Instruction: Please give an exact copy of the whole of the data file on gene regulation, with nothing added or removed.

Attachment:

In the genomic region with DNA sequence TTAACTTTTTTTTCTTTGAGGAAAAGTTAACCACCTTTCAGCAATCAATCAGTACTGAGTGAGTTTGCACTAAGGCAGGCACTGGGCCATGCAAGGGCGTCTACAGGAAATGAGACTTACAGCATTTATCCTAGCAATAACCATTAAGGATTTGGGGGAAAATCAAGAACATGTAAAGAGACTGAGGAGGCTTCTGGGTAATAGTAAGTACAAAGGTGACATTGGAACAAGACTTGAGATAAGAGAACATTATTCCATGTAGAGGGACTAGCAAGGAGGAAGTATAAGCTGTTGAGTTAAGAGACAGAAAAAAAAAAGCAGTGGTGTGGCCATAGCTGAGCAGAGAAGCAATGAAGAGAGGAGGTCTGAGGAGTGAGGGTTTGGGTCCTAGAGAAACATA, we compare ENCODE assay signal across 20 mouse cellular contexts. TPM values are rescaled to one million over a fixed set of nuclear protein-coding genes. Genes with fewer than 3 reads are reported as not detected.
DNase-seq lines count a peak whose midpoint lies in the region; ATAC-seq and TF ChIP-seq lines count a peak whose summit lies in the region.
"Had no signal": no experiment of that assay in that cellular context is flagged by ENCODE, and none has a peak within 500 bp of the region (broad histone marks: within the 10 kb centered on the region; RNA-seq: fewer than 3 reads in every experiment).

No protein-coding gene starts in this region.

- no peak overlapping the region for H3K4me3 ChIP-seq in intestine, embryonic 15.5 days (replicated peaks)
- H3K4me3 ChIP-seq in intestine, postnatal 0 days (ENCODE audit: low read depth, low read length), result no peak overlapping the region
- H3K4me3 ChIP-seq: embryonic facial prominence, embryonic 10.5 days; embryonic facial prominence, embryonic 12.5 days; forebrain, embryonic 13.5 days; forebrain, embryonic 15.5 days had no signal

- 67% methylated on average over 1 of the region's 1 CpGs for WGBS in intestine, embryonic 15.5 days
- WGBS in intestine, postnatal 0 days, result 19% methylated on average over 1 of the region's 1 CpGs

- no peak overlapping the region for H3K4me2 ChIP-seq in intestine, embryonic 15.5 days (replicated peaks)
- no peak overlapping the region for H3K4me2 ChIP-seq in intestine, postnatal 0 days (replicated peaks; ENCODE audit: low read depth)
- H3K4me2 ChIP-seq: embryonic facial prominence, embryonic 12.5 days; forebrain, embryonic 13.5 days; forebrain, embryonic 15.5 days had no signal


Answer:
In the genomic region with DNA sequence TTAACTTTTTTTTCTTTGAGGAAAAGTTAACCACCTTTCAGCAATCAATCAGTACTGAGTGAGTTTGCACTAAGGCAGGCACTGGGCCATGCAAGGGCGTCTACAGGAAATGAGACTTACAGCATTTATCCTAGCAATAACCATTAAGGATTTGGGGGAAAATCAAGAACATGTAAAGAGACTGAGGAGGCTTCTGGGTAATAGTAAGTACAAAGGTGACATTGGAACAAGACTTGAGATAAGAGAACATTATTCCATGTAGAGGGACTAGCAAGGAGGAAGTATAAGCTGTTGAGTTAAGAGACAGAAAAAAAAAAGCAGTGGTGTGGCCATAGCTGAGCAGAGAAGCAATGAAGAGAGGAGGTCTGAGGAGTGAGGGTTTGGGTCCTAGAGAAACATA, we compare ENCODE assay signal across 20 mouse cellular contexts. TPM values are rescaled to one million over a fixed set of nuclear protein-coding genes. Genes with fewer than 3 reads are reported as not detected.
DNase-seq lines count a peak whose midpoint lies in the region; ATAC-seq and TF ChIP-seq lines count a peak whose summit lies in the region.
"Had no signal": no experiment of that assay in that cellular context is flagged by ENCODE, and none has a peak within 500 bp of the region (broad histone marks: within the 10 kb centered on the region; RNA-seq: fewer than 3 reads in every experiment).

No protein-coding gene starts in this region.

- no peak overlapping the region for H3K4me3 ChIP-seq in intestine, embryonic 15.5 days (replicated peaks)
- H3K4me3 ChIP-seq in intestine, postnatal 0 days (ENCODE audit: low read depth, low read length), result no peak overlapping the region
- H3K4me3 ChIP-seq: embryonic facial prominence, embryonic 10.5 days; embryonic facial prominence, embryonic 12.5 days; forebrain, embryonic 13.5 days; forebrain, embryonic 15.5 days had no signal

- 67% methylated on average over 1 of the region's 1 CpGs for WGBS in intestine, embryonic 15.5 days
- WGBS in intestine, postnatal 0 days, result 19% methylated on average over 1 of the region's 1 CpGs

- no peak overlapping the region for H3K4me2 ChIP-seq in intestine, embryonic 15.5 days (replicated peaks)
- no peak overlapping the region for H3K4me2 ChIP-seq in intestine, postnatal 0 days (replicated peaks; ENCODE audit: low read depth)
- H3K4me2 ChIP-seq: embryonic facial prominence, embryonic 12.5 days; forebrain, embryonic 13.5 days; forebrain, embryonic 15.5 days had no signal